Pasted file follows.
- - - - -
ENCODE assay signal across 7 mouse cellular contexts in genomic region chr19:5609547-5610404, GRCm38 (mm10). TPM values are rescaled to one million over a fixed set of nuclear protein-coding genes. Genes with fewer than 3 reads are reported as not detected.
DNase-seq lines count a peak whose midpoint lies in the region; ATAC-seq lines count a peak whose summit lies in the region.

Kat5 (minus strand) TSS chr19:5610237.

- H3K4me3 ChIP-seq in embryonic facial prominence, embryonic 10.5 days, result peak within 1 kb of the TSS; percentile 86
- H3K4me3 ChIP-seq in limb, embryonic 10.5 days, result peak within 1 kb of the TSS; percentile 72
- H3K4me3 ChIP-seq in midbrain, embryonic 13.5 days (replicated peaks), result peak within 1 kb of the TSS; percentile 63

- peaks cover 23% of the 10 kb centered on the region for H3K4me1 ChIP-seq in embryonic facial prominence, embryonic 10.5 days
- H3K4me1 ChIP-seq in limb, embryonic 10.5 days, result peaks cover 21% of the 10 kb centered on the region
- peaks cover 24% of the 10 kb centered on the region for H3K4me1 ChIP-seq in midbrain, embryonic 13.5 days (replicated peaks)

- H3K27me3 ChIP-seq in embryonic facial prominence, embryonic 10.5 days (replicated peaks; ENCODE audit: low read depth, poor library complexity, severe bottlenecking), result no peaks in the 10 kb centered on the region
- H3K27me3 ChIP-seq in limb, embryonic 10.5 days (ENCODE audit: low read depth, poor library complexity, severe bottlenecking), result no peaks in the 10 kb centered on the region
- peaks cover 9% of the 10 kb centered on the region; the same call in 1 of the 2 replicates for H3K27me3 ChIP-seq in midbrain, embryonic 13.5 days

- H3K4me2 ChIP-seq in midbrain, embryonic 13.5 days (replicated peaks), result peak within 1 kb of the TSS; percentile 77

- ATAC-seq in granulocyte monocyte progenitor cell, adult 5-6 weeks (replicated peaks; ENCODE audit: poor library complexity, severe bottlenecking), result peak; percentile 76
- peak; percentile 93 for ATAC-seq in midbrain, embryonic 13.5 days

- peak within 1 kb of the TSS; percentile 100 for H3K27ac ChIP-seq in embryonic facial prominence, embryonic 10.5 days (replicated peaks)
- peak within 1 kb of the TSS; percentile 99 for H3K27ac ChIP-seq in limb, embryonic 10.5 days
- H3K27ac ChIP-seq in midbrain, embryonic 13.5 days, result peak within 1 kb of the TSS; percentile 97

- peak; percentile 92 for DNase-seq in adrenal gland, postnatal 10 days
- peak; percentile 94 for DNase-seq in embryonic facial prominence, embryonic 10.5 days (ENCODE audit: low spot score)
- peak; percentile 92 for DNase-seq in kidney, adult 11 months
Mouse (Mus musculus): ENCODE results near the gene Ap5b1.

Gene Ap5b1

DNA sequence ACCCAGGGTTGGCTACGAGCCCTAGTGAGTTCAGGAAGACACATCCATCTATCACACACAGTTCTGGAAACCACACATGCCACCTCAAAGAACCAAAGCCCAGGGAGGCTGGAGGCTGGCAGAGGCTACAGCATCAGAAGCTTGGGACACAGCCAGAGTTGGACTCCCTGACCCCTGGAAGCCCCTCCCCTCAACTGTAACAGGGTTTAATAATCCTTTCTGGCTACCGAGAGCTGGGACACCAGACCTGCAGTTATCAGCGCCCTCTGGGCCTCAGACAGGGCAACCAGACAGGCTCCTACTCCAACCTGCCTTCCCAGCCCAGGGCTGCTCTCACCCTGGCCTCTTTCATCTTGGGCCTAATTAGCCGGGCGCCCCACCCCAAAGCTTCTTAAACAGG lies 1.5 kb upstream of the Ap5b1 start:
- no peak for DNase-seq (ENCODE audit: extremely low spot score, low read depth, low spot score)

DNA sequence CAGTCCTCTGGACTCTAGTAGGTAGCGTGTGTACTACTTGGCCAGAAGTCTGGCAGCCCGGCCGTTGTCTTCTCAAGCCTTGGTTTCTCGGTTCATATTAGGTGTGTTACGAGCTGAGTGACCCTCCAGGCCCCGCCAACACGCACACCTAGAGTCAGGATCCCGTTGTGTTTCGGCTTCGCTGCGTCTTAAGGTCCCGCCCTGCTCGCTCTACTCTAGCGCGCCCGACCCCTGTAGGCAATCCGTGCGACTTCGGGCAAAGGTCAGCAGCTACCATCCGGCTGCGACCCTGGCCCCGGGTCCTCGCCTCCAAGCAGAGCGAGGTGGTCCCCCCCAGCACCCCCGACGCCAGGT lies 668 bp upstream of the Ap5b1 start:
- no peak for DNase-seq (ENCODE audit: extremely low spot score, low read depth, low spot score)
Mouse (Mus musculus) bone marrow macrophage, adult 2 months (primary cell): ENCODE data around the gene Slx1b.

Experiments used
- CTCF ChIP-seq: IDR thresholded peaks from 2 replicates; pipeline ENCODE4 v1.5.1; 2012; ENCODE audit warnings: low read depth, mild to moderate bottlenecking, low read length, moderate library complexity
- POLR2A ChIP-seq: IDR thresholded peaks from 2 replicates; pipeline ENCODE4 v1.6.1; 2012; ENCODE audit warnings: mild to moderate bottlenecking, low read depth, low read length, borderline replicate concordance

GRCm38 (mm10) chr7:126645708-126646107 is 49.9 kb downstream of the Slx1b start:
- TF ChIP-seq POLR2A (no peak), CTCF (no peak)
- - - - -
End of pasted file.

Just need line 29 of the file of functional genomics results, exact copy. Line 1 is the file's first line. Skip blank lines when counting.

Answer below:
Experiments used